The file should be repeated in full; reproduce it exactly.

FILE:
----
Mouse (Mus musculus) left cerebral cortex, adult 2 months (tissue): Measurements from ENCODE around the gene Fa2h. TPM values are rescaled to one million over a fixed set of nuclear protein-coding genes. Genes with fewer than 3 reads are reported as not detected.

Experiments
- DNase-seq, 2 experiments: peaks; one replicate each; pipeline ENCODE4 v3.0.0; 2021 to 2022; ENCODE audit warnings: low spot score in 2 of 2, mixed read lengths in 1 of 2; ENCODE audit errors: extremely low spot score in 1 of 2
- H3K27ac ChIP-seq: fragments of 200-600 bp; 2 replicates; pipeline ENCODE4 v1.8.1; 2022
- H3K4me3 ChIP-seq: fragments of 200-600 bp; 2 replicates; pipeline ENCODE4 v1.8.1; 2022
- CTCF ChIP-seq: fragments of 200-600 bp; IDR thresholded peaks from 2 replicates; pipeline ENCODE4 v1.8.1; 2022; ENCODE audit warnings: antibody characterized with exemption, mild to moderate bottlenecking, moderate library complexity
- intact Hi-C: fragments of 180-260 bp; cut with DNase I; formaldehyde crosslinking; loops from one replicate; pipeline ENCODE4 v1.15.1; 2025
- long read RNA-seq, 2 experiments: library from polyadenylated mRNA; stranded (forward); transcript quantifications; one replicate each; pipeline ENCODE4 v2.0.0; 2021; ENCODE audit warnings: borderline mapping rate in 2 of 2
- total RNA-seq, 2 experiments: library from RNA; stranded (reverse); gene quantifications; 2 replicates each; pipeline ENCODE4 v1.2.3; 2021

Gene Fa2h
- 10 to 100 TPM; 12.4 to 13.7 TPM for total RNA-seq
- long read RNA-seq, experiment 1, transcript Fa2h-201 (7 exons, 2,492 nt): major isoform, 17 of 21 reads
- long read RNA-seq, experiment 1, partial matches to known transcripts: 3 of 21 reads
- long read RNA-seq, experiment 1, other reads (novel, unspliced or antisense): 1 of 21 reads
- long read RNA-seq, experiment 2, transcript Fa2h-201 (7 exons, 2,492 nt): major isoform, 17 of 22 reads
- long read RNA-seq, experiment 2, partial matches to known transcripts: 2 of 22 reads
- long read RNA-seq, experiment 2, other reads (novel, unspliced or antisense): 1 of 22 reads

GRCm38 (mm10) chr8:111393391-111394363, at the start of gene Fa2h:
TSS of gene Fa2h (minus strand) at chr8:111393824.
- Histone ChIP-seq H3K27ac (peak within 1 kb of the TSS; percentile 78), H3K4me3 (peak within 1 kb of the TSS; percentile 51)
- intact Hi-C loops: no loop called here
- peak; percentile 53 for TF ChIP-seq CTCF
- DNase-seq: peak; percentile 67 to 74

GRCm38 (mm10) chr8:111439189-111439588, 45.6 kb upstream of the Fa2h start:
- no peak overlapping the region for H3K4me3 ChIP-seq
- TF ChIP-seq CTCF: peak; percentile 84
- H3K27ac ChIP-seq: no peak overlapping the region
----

Mouse (Mus musculus) left cerebral cortex, adult 2 months (tissue): Measurements from ENCODE around the gene Fa2h. TPM values are rescaled to one million over a fixed set of nuclear protein-coding genes. Genes with fewer than 3 reads are reported as not detected.

Experiments
- DNase-seq, 2 experiments: peaks; one replicate each; pipeline ENCODE4 v3.0.0; 2021 to 2022; ENCODE audit warnings: low spot score in 2 of 2, mixed read lengths in 1 of 2; ENCODE audit errors: extremely low spot score in 1 of 2
- H3K27ac ChIP-seq: fragments of 200-600 bp; 2 replicates; pipeline ENCODE4 v1.8.1; 2022
- H3K4me3 ChIP-seq: fragments of 200-600 bp; 2 replicates; pipeline ENCODE4 v1.8.1; 2022
- CTCF ChIP-seq: fragments of 200-600 bp; IDR thresholded peaks from 2 replicates; pipeline ENCODE4 v1.8.1; 2022; ENCODE audit warnings: antibody characterized with exemption, mild to moderate bottlenecking, moderate library complexity
- intact Hi-C: fragments of 180-260 bp; cut with DNase I; formaldehyde crosslinking; loops from one replicate; pipeline ENCODE4 v1.15.1; 2025
- long read RNA-seq, 2 experiments: library from polyadenylated mRNA; stranded (forward); transcript quantifications; one replicate each; pipeline ENCODE4 v2.0.0; 2021; ENCODE audit warnings: borderline mapping rate in 2 of 2
- total RNA-seq, 2 experiments: library from RNA; stranded (reverse); gene quantifications; 2 replicates each; pipeline ENCODE4 v1.2.3; 2021

Gene Fa2h
- 10 to 100 TPM; 12.4 to 13.7 TPM for total RNA-seq
- long read RNA-seq, experiment 1, transcript Fa2h-201 (7 exons, 2,492 nt): major isoform, 17 of 21 reads
- long read RNA-seq, experiment 1, partial matches to known transcripts: 3 of 21 reads
- long read RNA-seq, experiment 1, other reads (novel, unspliced or antisense): 1 of 21 reads
- long read RNA-seq, experiment 2, transcript Fa2h-201 (7 exons, 2,492 nt): major isoform, 17 of 22 reads
- long read RNA-seq, experiment 2, partial matches to known transcripts: 2 of 22 reads
- long read RNA-seq, experiment 2, other reads (novel, unspliced or antisense): 1 of 22 reads

GRCm38 (mm10) chr8:111393391-111394363, at the start of gene Fa2h:
TSS of gene Fa2h (minus strand) at chr8:111393824.
- Histone ChIP-seq H3K27ac (peak within 1 kb of the TSS; percentile 78), H3K4me3 (peak within 1 kb of the TSS; percentile 51)
- intact Hi-C loops: no loop called here
- peak; percentile 53 for TF ChIP-seq CTCF
- DNase-seq: peak; percentile 67 to 74

GRCm38 (mm10) chr8:111439189-111439588, 45.6 kb upstream of the Fa2h start:
- no peak overlapping the region for H3K4me3 ChIP-seq
- TF ChIP-seq CTCF: peak; percentile 84
- H3K27ac ChIP-seq: no peak overlapping the region